Sunday 30 December 2012

Mode’s Search of a new medium

THOUGH trained in the art of animation and motion picture special effect (SFX), Modebolu Aderinokun, however, finds stronger expression in visual arts than Nigeria's film industry, generally referred to as Nollywood.

While studying animation and visual effects at the Academy of Art University, San Francisco, US, painting was more on her mind. And for three years, the young artist who prefers a shortened name form, Mode, has been compiling some works, she discloses few days ahead of the opening of her solo art show titled The Search, which runs till January 19 at Tarino Tower, Ikoyi, Lagos.
Wazobia by Mode
She has set out as an impressionist with paintings largely in modest sizes; communicating to specific group of young people who are bold and expressive. Mode’s choice of themes, naturally, makes her a portrait artist for now.

However, her work probes into the psyche of young people’s fashion and other happenings that spur them to act the way they do. 

And at the core of lending a stronger voice to young people’s expression, she proclaims that her African identity is crucial. “My emphasis is on African beauty,” she sys. This much, she expresses in portraiture of three ladies, titled Wazobia. The common and specific element in the painting is the popular Nigerian women’s headgear (gele). 

From similar template comes a more broader, perhaps, contemporary rendition in The Bald, The Afro and The Straight.

Indeed the artist’s passion for promoting African identity is not hidden in this piece, and with draughtsmanship, lighting and toning that still radiate her western exposure, Mode needs to be fully at home with native idioms to truly frame her work as she proclaims. For example, titles in Yoruba or other African languages could just be the flavour for stronger aura in her young, but ambitious strokes.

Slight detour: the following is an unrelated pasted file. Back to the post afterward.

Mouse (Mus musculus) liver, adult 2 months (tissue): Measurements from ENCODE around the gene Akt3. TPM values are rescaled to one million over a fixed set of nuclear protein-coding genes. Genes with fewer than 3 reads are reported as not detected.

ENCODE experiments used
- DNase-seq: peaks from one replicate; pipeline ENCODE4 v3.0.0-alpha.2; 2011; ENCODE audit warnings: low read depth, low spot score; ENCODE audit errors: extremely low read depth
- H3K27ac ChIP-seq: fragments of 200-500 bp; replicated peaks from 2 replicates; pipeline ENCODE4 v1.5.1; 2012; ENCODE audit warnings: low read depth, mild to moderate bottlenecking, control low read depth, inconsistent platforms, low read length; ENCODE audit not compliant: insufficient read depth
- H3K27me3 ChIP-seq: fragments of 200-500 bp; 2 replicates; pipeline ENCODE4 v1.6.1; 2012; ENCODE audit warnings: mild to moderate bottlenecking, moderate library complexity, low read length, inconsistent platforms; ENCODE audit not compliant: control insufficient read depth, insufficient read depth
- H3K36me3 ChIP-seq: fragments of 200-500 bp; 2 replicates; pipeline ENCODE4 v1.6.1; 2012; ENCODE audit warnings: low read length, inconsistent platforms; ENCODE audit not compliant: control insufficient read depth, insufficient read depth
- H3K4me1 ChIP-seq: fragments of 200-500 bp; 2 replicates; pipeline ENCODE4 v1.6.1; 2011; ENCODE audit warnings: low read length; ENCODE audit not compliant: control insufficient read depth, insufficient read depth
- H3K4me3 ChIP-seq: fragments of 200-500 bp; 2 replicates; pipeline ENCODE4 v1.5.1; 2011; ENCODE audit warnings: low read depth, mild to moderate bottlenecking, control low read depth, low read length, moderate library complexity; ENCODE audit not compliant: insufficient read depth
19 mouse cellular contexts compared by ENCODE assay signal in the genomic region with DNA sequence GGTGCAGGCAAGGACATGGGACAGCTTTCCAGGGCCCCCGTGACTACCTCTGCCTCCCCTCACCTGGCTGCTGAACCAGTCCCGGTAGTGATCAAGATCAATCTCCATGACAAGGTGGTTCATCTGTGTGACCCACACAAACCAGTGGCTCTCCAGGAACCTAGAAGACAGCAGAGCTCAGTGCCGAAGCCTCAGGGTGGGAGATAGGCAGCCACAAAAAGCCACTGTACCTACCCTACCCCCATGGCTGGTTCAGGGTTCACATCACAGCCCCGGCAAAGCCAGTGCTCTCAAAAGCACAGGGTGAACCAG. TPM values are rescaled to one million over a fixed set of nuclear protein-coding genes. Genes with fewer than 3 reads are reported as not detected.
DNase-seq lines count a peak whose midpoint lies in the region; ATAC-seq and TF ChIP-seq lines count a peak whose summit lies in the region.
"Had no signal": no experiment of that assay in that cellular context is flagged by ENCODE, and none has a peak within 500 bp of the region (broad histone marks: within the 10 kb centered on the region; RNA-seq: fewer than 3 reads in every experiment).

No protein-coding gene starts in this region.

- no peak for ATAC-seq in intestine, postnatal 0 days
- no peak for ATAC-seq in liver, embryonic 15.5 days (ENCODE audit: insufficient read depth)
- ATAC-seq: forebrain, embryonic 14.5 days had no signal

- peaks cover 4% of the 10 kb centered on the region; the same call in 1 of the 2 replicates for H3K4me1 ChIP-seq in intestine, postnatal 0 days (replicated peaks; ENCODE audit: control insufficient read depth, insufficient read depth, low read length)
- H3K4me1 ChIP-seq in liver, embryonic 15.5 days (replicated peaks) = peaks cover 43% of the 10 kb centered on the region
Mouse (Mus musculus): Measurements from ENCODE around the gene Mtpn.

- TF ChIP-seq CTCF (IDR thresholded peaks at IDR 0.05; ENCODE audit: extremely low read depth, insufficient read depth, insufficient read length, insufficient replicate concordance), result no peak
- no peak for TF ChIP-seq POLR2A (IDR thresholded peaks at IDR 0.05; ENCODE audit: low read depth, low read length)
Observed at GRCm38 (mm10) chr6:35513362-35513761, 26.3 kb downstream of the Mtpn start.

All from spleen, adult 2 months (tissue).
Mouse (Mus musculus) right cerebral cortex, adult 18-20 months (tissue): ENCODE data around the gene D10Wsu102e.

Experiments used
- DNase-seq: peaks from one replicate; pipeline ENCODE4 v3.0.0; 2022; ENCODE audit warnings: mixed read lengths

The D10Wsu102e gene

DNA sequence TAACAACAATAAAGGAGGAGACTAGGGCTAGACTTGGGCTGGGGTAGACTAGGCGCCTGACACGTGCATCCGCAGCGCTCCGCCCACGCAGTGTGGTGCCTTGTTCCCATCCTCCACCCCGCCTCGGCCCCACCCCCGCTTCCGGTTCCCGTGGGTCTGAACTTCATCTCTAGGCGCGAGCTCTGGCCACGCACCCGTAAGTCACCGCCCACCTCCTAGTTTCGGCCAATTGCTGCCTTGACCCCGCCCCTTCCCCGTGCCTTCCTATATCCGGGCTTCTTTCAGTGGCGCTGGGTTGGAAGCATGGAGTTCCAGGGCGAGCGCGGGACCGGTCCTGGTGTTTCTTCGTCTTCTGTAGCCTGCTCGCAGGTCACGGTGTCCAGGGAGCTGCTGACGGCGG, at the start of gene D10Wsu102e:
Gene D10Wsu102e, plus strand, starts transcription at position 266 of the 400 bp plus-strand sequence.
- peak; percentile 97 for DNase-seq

BETWEEN her training in visual effects and self-taught discipline in painting, the link haunts Mode’s art, so suggests some of her works extended beyond the traditional canvas medium.
Such set of works, at first, catch one’s attention as a photography technique of matting objects with black and white portraits.
“No,” she cautions. It’s just promotional images for what she labels ‘products.’ And a closer look reveals that the reproduced paintings are generated through heat transfer technique of her work onto the back of gadgets such as computers and mobile phones. She argues “if you truly like art, it should reflect beyond hanging it on your wall.”

To a little extent, Mode ‘s SFX background continues to reflect in another processed image titled Falomo, an aerial view of the dual carriageway section of Awolowo Road, Ikoyi.

Clearly, the eclectic shades in Mode’s The Search, which bring forms and techniques that could have come from a group show is an indication that she has set out, aggressively too, to find her distinct place in the Nigerian art landscape.

Mode sees art from the context of relating to the idea seekers, the innovators, the passion driven and the adventurous.
She does not regret her refusing to pick up a career in animation; it was, in fact, concluded even before she graduated from the university. "While studying animation, I fell in love with the creativity in the city than the actual course I was taking.”

She discloses, “the film industry is still on my mind, but I spent the last two years of my studies painting with hope of turning it into a profession.”

THOUGH from a privileged background, Mode pleads to be herself and create her own identity. How far she can go with her modest approach may just be about what she knows and not whose child she is.

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